Posted: by

Guest Post by Lisa Mroszczyk

Think of all the energy it has taken over generations to build the County’s existing building stock. This expenditure is embodied energy—the energy already invested to process materials, transport them, and finally construct a building.  Demolition wastes embodied energy.  When that waste is factored in with the energy needed to transport demolished building materials to a landfill and the energy needed to construct a new building on the site, any net energy savings typically doesn’t kick in for three or four decades.

Reusing existing buildings conserves energy and reduces construction and demolition debris in landfills. During National Preservation Month, we are reminded of historic preservation’s role in sustainability.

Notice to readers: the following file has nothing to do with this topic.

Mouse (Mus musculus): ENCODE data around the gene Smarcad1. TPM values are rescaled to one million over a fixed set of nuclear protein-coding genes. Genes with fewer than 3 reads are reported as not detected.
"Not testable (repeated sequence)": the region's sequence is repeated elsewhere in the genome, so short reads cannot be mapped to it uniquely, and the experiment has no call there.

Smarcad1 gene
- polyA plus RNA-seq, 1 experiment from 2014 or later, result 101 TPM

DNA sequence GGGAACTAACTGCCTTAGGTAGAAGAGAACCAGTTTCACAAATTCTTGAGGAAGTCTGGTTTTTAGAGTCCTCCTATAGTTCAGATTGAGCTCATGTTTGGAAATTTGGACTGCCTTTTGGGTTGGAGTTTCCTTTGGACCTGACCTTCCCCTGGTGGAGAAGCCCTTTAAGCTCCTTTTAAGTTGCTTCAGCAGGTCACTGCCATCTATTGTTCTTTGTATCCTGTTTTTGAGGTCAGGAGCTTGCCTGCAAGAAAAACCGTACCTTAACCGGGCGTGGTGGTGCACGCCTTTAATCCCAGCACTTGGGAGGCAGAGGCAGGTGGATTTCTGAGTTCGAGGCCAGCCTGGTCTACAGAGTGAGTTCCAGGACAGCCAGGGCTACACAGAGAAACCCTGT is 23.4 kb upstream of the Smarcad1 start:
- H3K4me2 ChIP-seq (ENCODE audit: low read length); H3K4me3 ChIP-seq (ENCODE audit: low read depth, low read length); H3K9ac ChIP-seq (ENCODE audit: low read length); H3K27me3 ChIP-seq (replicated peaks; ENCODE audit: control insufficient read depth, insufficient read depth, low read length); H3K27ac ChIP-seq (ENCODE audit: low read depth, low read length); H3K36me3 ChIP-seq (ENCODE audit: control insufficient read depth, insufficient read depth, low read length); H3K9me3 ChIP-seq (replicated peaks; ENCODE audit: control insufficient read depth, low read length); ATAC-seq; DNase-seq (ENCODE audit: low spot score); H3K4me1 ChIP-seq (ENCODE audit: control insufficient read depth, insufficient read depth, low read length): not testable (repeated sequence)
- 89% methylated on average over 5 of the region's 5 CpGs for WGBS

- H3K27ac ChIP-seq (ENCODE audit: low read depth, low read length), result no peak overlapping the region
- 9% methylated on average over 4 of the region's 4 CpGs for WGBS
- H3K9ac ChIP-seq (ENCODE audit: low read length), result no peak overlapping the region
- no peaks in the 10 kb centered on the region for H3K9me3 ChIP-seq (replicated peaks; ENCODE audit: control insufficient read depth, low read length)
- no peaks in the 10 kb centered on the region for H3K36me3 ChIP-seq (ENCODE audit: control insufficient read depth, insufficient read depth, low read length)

• The Brookings Institution predicts that by 2030 we will demolish 82 billion square feet or 1/3 of the existing commercial space. This is enough construction debris to fill 2,500 football stadiums.
  • According to information compiled by the National Trust for Historic Preservation, building a new 2,000 square foot house generates 4 pounds of trash per square foot, of which only 20-30% is recycled, and
  • Construction of a new 50,000 square foot commercial building requires as much energy as it would take to drive a car 20,000 miles per year, for 730 years.